In To Kill a Mockingbird, what influence does Jem have on Scout's feelings about Boo?
From the beginning of the novel, Jem sees Boo as the boogieman of the neighborhood, as do all the children in Maycomb. He is the main influence on Scout at this point. He has all of the stories, whether they are true or not, and he makes sure to tell them all to Scout in detail. Although Jem slowly makes the realization that Boo is just trying to be friends in chapter 7, Scout never catches on to this.
Scout does know that Boo put the blanket around her shoulders in chapter 8, but she still doesn't see it the same way that Jem sees it. Jem is still trying to figure it all out, but he doesn't come out and explain it to Scout. In fact, it takes two years for Scout to finally see Boo as a good neighbor--one who saves their lives. Maybe some of what Jem has told her over the years sinks in, but it's not evident until chapter 26 when she admits that she felt remorse after "having taken part in what must have been sheer torment to Arthur Radley." She still fantasizes about seeing him on his porch and talking to him like it was any other normal neighbor. And she of course shows her complete understanding of the sacrifice Boo made when he saved them when she stands on his porch in chapter 31.
However, Jem's influence only went so far. The book's focus was on Scout and how she came to realize life's lessons somewhat through Jem, but it was mostly through the words of her father Atticus. She always noticed Jem's moods, and she seemed to understand to a point why he was upset from time to time, but most of her feelings about Boo were because of the lessons she learned from her father.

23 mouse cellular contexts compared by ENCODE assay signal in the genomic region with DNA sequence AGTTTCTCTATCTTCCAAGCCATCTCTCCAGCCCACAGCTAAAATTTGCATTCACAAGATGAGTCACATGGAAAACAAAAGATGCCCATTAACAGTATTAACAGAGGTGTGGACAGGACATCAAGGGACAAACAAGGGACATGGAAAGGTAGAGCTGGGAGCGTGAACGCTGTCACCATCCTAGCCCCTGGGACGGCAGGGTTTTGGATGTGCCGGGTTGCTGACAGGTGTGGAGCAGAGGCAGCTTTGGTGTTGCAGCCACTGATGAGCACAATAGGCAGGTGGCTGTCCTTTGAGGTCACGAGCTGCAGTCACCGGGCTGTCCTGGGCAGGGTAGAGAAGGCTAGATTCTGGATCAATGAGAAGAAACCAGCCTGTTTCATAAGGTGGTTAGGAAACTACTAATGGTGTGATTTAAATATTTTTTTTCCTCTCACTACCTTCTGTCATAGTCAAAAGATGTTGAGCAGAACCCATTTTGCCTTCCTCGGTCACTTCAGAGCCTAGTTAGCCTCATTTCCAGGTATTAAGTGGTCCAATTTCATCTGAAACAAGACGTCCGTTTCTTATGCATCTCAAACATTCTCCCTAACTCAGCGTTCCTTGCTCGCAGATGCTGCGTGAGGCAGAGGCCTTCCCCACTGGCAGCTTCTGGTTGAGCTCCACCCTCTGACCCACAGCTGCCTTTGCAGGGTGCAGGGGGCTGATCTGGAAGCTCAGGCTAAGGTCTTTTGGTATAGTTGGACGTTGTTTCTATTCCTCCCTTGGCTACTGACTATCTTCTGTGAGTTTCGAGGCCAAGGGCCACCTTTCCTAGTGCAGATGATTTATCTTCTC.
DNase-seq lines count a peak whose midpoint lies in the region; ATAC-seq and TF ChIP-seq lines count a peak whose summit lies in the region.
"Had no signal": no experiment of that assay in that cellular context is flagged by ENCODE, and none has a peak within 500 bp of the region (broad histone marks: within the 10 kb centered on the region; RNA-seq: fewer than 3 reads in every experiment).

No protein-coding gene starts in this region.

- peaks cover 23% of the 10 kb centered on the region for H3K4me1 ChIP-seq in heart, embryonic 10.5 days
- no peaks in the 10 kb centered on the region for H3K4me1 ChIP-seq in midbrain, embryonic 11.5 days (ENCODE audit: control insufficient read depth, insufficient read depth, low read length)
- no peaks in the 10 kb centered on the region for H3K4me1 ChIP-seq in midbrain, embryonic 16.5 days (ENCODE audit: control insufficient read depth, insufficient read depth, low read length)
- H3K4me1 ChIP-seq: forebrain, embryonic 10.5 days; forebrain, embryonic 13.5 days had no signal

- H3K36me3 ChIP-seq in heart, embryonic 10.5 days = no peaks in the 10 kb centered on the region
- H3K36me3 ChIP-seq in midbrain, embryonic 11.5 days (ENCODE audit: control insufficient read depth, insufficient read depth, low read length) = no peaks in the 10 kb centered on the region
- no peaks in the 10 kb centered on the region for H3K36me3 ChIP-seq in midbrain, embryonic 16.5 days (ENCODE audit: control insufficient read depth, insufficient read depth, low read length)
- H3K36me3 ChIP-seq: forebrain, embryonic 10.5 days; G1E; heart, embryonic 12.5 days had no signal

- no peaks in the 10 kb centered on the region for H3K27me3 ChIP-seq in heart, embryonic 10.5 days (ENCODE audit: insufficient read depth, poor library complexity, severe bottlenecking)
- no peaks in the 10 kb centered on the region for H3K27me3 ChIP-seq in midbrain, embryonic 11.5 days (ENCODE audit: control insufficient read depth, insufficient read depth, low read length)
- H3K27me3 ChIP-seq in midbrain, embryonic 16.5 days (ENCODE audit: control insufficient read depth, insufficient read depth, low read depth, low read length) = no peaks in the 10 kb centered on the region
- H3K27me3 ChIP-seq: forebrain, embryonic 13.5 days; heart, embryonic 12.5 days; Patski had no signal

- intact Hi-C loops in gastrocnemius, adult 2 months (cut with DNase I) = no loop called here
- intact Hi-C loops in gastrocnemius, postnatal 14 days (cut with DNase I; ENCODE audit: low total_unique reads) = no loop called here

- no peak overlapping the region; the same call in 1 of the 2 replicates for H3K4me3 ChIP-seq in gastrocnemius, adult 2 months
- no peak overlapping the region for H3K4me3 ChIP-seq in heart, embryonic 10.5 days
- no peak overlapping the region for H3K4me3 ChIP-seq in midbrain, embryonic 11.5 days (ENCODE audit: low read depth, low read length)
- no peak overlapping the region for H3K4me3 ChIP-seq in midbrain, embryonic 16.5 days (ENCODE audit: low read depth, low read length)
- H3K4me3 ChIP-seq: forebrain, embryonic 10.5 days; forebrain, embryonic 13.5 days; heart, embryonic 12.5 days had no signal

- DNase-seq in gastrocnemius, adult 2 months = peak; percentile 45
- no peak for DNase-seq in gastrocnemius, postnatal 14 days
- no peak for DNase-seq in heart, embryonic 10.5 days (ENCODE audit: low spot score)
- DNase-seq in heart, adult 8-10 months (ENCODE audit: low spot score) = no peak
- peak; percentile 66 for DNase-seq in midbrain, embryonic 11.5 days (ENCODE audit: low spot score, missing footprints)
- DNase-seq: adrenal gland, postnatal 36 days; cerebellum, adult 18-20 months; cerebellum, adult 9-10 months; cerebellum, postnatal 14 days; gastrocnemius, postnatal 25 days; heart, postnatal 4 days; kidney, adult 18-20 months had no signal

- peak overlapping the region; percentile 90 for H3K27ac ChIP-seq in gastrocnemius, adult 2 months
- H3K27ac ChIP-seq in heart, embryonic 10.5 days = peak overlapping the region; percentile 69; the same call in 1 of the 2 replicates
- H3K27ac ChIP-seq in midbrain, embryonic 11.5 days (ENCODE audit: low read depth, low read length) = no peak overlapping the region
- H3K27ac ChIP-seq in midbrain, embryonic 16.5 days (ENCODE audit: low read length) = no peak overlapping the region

Being the older sibling, Jem does have a significant influence on Scout. Jem and Scout have always been intrigued by the mystery and rumors that have circulated about Boo. And Jem makes a key statement about Boo, during a key moment in the novel. At the end of Chapter 23, Jem tells Scout:
I think I’m beginning to understand why Boo Radley’s stayed shut up in the house all this time. It’s because he wants to stay inside.
This is a key moment because Jem is referring to the town’s reaction to the trial. He begins to understand the endemic racism and intolerance of the people of Maycomb. He is able to equate the town’s reaction to Tom Robinson with how they’ve always treated Boo Radley. Scout is undoubtedly influenced by this in her own quest to understand the social structure of the town. And this gives the children a new perspective on Boo Radley.
Shortly after this, Jem begins to break away from Scout and Dill because he is a bit older. It’s about this time that he becomes more of an older brother than a playmate. Both Jem and Scout ultimately are influenced by Atticus who teaches them to see the world from the perspective of other people.